Watchdog: FMCSA fell short on CDL compliance oversight

The Federal Motor Carrier Safety Administration (FMCSA) oversight of states’ actions to disqualify commercial drivers when warranted fell short, according to an audit by a watchdog.

The U.S. Department of Transportation (DOT) Office of Inspector General found that the FMCSA has gaps and other challenges in this area.

The primary mission of the FMCSA is to reduce crashes, injuries and fatalities involving large trucks and buses by regulating commercial driver’s license (CDL) holders involved in interstate commerce and the transportation of hazardous materials. 

In five years, fatalities in crashes involving large trucks or buses increased by 12.4% — from 4,505 in 2014 to 5,064 in 2019. Federal regulations describe the minimum standards states must meet to comply with the federal CDL program and permits FMCSA to review each state CDL program to determine compliance.

FMCSA oversight

The objective of the DOT audit was to assess FMCSA’s oversight of states’ actions to disqualify commercial drivers when warranted. The audit found that states did not timely transmit electronic conviction notifications 17% of the time. 

“Specifically, we estimate that states of conviction did not timely transmit 18% of 2,182 major offenses and 17% of 23,628 serious traffic violations in our universe. We also estimate that 11% of 2,182 major offenses were not timely posted and 2% of 23,628 serious traffic violations in our universe were not posted to driver records at all,” according to the report.

While states did take action to disqualify CDLs when appropriate, with exceptions, FMCSA’s evaluation of paper conviction notifications is limited by states’ processes for recording and tracking convictions sent by mail. 

OIG concluded that FMCSA’s Annual Program Review process lacks adequate quality control measures for verifying that state CDL programs meet federal requirements. State noncompliance with federal CDL disqualification requirements and other state actions pose challenges for FMCSA’s oversight.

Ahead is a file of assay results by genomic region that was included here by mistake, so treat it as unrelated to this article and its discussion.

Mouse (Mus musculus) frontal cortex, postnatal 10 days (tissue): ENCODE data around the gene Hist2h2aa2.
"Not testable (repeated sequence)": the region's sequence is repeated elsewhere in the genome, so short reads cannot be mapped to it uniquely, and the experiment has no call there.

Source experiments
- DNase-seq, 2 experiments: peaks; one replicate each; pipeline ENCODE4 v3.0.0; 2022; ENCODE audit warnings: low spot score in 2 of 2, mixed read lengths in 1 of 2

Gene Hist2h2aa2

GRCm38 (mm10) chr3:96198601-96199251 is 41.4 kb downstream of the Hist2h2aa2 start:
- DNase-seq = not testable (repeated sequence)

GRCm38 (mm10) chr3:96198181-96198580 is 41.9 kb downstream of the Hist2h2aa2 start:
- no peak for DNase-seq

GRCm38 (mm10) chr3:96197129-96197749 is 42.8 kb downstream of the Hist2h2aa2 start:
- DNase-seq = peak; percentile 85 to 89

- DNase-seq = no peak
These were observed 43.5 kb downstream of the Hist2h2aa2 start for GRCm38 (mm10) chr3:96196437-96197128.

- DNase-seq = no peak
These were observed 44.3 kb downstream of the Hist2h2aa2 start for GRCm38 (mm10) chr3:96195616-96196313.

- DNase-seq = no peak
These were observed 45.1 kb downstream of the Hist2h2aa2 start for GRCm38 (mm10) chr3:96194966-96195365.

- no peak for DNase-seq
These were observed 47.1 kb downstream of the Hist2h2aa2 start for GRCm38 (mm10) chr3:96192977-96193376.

For example, some states offered administrative appeals to out-of-state drivers, overturned disqualifications and backdated CDL disqualification periods. As a result, some drivers served shorter disqualification time periods than federal law requires, the audit found.


The watchdog made seven recommendations to strengthen FMCSA’s oversight of states’ actions to comply with federal CDL disqualification requirements. The agency concurred with all of the recommendations and will implement them, the report said.

These are the seven recommendations:

  • Improve requirements for states to record, track, and maintain paper-based convictions sent and received via mail by incorporating its standardized method for states to aggregate paper-based convictions to facilitate FMCSA’s evaluation of state performance.
  • Implement standardized operating procedures for conducting annual program reviews and for supervisory quality control reviews of completed annual program reviews.
  • Improve the annual program review checklist to require reviewers to address key factors.
  • Implement a standard operating procedure for determining when a state is not making a good faith effort to timely mitigate compliance issues and when to impose sanctions on noncompliant states.
  • Complete the agency’s review of the State Compliance Records Enterprise system and implement identified improvements for managing states’ compliance issues.
  • Develop and implement a process to segregate non-CDL holder convictions from all Commercial Driver’s License Information System reports and workbooks utilized to evaluate state’s compliance with CDL regulations.
  • Develop and implement a plan for coordinating with the American Association of Motor Vehicle Administrators to mitigate risks when states transition to new software systems.

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